Now, if you love humanity, you must know what the most pressing matter for all humanity is. Though some fail to realize it, it is that of mortality on earth and the eternality of our spirits. We’ve all been given the gift of life on earth and with it, the daily opportunity to accept the gift of salvation from death—to be with our creator for eternity. I have accepted this life beyond death and I know it’s secured; with this assurance I am free to turn my attention outward and lead others toward the same life and assurance. Whether or not I like what someone does, how useful I think he is, whether he’s my enemy, stranger, or friend, I will love him with an agape love—which is how Christ loves  me.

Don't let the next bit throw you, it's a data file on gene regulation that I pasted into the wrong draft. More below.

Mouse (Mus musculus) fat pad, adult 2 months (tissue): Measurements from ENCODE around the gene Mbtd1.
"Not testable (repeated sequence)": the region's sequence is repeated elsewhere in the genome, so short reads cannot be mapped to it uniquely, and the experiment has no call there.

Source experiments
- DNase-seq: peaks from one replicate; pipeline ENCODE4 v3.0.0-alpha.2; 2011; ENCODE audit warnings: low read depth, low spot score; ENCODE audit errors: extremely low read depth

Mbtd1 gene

My deepest care in the world now is not for myself, as it once was, but instead for God. He cares deeply for justice and loves humanity to the point of death; and because I love God, I care about what he cares about. From my love for God, a genuine love for humanity has sprung.


I use the word ‘man’ in this essay to mean either man or woman. For succinctness in writing and ease of reading, I left it at ‘man’ meaning creation, not male.

*C. S. Lewis’ term for a marriage between two “good” people who aren’t Christians.


One response to “True Love

  1. Pingback: Re-write of previous blog post | Learning to Fly·